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7 factors that determine the right height of the ostomy and hernia support garment

Our range of Corsinel ostomy and hernia support garments comprises more heights in the maximum support underwear, belts and tubes, and we are often asked when to recommend what height. In the following we give you our recommendations.  To advise about the right height, the below 7 factors should be considered.

1. Hernia location

The location of the hernia plays an imperative role in terms of proper height recommendation. In principle, a hernia can be located anywhere on the belly. If a hernia is located in the upper part of the belly, low underwear may not cover the hernia sufficiently. In these cases, high underwear is needed. If the hernia is located in the lower part of the belly, low underwear may cover the hernia entirely.

2. Hernia size

The size of the hernia must be assessed to ensure that the height of the garment provides fully coverage. If the garment does not cover the hernia entirely, the supportive function of the garment is partly lost, and the garment may also feel uncomfortable to wear. In case low-heighted underwear or the 15 or 20 cm belt/tube does not fully cover the hernia, a higher garment is recommended.

3. Height of torso

If the torso measured from below the breast to the hips is relatively short, low underwear or 15 and 20 cm tubes and belts may cover the hernia entirely, whereas in cases with a high torso and a hernia located on the upper part of the belly, high underwear may be the solution for a comfortable fit.

4. Body shape – slim or obese?

As we all have different body shapes, recommendation on height also depends on individual body assessments. Some people are slim, others are obese and in addition, the obesity may range from mild to severe.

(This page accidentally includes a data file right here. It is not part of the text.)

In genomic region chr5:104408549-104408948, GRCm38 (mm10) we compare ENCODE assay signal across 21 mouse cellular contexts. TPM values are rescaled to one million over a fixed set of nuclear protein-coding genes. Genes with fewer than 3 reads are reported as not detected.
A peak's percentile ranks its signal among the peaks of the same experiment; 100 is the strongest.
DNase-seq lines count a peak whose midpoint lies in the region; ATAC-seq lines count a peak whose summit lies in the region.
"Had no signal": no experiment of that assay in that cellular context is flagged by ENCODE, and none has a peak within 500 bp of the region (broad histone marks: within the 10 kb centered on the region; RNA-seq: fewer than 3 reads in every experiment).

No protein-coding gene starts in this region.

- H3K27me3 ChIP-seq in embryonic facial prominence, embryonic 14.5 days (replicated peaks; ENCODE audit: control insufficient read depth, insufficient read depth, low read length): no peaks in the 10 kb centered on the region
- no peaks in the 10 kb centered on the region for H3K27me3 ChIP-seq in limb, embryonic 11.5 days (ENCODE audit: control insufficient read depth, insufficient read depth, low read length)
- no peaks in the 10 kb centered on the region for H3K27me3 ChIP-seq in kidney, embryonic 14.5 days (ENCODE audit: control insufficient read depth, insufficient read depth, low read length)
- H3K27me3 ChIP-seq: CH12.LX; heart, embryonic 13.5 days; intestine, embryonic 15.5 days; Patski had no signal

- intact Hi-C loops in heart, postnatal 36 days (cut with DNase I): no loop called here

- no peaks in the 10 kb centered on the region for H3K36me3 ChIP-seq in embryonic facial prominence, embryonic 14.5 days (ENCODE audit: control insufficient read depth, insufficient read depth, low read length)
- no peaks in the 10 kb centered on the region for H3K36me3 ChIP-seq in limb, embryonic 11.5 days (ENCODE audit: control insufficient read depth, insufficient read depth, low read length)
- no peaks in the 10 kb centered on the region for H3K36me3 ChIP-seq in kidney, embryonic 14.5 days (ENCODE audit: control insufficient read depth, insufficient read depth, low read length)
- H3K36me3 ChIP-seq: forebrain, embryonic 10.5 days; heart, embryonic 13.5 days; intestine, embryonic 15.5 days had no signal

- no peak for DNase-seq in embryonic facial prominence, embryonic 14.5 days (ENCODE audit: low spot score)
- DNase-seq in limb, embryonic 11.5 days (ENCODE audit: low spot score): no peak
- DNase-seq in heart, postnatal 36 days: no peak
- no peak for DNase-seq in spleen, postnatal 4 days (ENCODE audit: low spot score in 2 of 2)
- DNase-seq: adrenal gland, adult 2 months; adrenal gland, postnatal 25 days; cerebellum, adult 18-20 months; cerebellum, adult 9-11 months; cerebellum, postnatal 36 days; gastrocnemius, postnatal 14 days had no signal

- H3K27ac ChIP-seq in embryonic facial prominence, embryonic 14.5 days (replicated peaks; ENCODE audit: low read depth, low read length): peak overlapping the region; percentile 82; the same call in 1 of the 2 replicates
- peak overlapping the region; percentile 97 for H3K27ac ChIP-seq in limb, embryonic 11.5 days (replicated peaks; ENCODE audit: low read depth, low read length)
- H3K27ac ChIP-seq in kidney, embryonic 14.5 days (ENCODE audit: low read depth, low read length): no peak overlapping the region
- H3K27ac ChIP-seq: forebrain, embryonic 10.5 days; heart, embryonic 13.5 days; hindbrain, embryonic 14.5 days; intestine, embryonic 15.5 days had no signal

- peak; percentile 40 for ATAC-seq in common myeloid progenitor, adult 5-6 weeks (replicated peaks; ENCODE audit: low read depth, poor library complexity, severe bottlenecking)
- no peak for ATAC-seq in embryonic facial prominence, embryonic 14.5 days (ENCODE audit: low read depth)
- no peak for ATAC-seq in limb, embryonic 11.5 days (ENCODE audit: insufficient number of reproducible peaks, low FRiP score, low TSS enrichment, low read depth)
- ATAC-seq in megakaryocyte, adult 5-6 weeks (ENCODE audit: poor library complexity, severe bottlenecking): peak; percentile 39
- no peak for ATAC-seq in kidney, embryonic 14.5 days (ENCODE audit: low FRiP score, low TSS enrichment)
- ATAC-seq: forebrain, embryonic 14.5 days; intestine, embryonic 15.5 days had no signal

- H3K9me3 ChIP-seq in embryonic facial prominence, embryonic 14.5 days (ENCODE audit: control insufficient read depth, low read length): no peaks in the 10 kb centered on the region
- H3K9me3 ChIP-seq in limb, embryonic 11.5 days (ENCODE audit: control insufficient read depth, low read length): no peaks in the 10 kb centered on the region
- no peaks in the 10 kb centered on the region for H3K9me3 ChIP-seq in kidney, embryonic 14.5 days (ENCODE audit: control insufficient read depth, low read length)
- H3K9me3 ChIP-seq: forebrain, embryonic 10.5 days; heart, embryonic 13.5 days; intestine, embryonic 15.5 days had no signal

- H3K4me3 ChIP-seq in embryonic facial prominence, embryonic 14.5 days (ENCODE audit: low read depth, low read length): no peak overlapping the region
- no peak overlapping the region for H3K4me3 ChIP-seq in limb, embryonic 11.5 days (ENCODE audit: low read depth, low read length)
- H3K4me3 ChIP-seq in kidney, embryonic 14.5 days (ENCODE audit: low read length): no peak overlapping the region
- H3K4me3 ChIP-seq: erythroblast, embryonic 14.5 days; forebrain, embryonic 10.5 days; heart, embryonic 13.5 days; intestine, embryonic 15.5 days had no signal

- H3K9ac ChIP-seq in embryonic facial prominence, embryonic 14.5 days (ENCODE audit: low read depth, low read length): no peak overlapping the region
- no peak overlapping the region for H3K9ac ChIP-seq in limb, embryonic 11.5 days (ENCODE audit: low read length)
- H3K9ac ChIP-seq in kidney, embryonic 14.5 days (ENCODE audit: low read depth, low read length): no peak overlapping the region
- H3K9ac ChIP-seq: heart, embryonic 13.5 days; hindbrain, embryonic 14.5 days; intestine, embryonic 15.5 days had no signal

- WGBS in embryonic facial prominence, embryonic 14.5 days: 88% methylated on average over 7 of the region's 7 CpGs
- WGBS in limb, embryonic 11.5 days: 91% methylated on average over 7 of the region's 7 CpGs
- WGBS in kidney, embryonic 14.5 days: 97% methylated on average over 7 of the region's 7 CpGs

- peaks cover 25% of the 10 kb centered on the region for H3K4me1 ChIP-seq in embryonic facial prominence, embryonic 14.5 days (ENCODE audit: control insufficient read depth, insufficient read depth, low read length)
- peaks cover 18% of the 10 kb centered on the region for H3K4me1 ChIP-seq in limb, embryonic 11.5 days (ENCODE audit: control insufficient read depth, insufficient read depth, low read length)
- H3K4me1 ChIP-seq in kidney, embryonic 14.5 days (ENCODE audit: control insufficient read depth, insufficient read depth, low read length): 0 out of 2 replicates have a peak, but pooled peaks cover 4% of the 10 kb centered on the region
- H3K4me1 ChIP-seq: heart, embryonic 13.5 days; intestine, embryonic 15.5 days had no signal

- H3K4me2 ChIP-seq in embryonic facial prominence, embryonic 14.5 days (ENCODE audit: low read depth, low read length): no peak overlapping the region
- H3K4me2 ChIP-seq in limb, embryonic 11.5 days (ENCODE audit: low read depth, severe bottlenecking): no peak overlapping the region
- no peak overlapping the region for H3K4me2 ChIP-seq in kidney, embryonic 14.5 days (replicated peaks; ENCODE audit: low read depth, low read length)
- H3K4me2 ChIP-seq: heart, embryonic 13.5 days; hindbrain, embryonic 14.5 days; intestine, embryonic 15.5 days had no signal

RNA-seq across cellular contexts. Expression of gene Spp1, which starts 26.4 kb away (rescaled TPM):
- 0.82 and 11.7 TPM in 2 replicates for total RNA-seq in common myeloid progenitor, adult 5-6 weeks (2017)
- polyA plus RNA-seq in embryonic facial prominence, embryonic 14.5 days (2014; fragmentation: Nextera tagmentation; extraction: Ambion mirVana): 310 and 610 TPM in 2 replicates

Furthermore, the distribution of fat tissue is to be considered. In some people, the fat tissue is typically located above the waist and around the belly, whereas in others it is typically located below the waist around the hips and thighs. These body shapes are often referred to as apple or pear shapes respectively.

Apple shaped people often prefer to wear a garment that covers most or the entire belly. If the edge of a garment is located in the middle of an apple shaped belly, it may feel very uncomfortable, cause pressure marks, and the garment may also slide up or down.

5. Tightness of the belt

The belt or tube has to be tight fitting for optimal support, however, it must not sit as an uncomfortable, narrow elastic around the belly. If the belt or tube feels too tight, and a heavy bulging of the abdominal skin above and below the belt/tube as well as skin irritation and/or discomfort is present, it is recommended to use a higher version and/or a bigger size.

6. Edge band location

The edge bands prevent the underwear or the belt and tube from rolling, and it is important that the edge bands sit comfortably and do not dig or cause indentations on the skin. If the bands feel uncomfortable, it may help to recommend a bigger size and/or a higher version.

7. Comfort

No matter the height of the garment, it is always very important to ensure that the user feels comfortable wearing the garment. For optimal supportive function it should be tight fitting of course, but it must not cause pressure marks or redness, nor pain or discomfort. If the garment is uncomfortable to wear, it may be worth trying a different size and/or another height

 

 

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